# How to calculate first n prime numbers?

Assume the availability of a function `is_prime`. Assume a variable n has been associated with a positive integer. Write the statements needed to compute the sum of the first n prime numbers. The sum should be associated with the variable total.

Note: `is_prime` takes an integer as a parameter and returns `True` if and only if that integer is prime. Well, I wrote `is_prime` function like this:

``````def is_prime(n):
n = abs(n)
i = 2
while i < n:
if n % i == 0:
return False
i += 1
return True
``````

but it works except for n==0. How can I fix it to make it work for every integer? I'm trying to find out answers for both how to write function to get the sum of first n prime numbers and how to modify my is_prime function, which should work for all possible input, not only positive numbers.

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You should test uneven numbers only (incrementing i by 2), speeds up your algorithm by factor 2... –  DevSolar Nov 23 '09 at 6:10
@DevSolar: 'uneven numbers' is an odd term for 'odd numbers'. The code has to check for 2 but then goes on with odd numbers; it could also stop at the square root of N for another enormous (bigger than factor of 2) speed up. In fact, after checking 2 and 3, you could check multiples of 6±1 (5, 7, 11, 13, etc) for a bigger speed up. –  Jonathan Leffler Nov 23 '09 at 6:32
The first paragraph asks for code that will calculate the sum of the first n primes. It says to "Assume the availability of a function `is_prime`" not to write it. It sounds like you're not reading carefully -- or are you just trying to figure out how you would need to write `is_prime`? –  NVRAM Nov 23 '09 at 6:54

Assume the availability of a function is_prime. Assume a variable n has been associated with a positive integer. Write the statements needed to compute the sum of the first n prime numbers. The sum should be associated with the variable total.

As NVRAM rightly points out in the comments (and nobody else appears to have picked up on), the question states "assume the availability of a function `is_prime`".

You don't have to write that function. What you do have to do is "write the statements needed to compute the sum of the first n prime numbers".

The pseudocode for that would be something like:

``````primes_left = n
curr_num = 2
curr_sum = 0
while primes_left > 0:
if is_prime(curr_num):
curr_sum = curr_sum + curr_num
primes_left = primes_left - 1
curr_num = curr_num + 1
print "Sum of first " + n + " primes is " + curr_sum
``````

I think you'll find that, if you just implement that pseudocode in your language of choice, that'll be all you have to do.

If you are looking for an implementation of `is_prime` to test your assignment with, it doesn't really matter how efficient it is, since you'll only be testing a few small values anyway. You also don't have to worry about numbers less than two, given the constraints of the code that will be using it. Something like this is perfectly acceptable:

``````def is_prime(num):
if num < 2:
return false
if num == 2:
return true
divisor = 2
while divisor * divisor <= num:
if num % divisor == 0:
return false
divisor = divisor + 1
return true
``````
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In your problem statement it says that n is a positive integer. So `assert(n>0)` and ensure that your program outer-loop will never `is_prime()` with a negative value nor zero.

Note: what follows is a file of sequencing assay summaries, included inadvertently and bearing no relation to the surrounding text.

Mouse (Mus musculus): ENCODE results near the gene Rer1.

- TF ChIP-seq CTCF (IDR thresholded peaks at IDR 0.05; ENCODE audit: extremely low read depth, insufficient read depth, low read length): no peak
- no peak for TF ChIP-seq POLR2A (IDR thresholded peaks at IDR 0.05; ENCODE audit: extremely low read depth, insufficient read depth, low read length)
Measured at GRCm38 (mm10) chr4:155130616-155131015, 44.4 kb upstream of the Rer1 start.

Your algorithm - trial division of every successive odd number (the 'odd' would be a major speed-up for you) - works, but is going to be very slow. Look at the prime sieve for inspiration.

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Well, what happens when n is 0 or 1?

You have

``````i = 2
while i < n: #is 2 less than 0 (or 1?)
...
return True
``````

If you want n of 0 or 1 to return `False`, then doesn't this suggest that you need to modify your conditional (or function itself) to account for these cases?

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Why not just hardcode an answer for i = 0 or 1?

``````n = abs(n)
i = 2
if(n == 0 || n == 1)
return true //Or whatever you feel 0 or 1 should return.
while i < n:
if n % i == 0:
return False
i += 1
return True
``````

And you could further improve the speed of your algorithm by omitting some numbers. This script only checks up to the square root of n as no composite number has factors greater than its square root if a number has one or more factors, one will be encountered before the square root of that number. When testing large numbers, this makes a pretty big difference.

``````n = abs(n)
i = 2
if(n == 0 || n == 1)
return true //Or whatever you feel 0 or 1 should return.
while i <= sqrt(n):
if n % i == 0:
return False
i += 1
return True
``````
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One is technically not a prime. Zero is in no way a prime. –  paxdiablo Nov 23 '09 at 6:17
Not true to say that "no composite number has factors greater than its square root" What about 123456 = 643 * 192 ? One factor is smaller, and the other greater than the square root (351.363..) –  pavium Nov 23 '09 at 6:25
I made a clarification. –  Sam152 Nov 23 '09 at 6:31
So there is no need to analyze for factors bigger than the square root because there is also a factor smaller than the square root, and that will be found first to prove that the number is composite. –  Jonathan Leffler Nov 23 '09 at 6:34
Make sure that you do "i <= sqrt(n)" instead of making it a strict comparison, otherwise your funciton fails for perfect squares like n=4. Also, 0 and 1 are not primes so return false. –  David Grayson Nov 23 '09 at 6:35

try this:

`````` if(n==0)
return true
else
n = abs(n)
i = 2
while i < n:
if n % i == 0:
return False
i += 1
return True
``````
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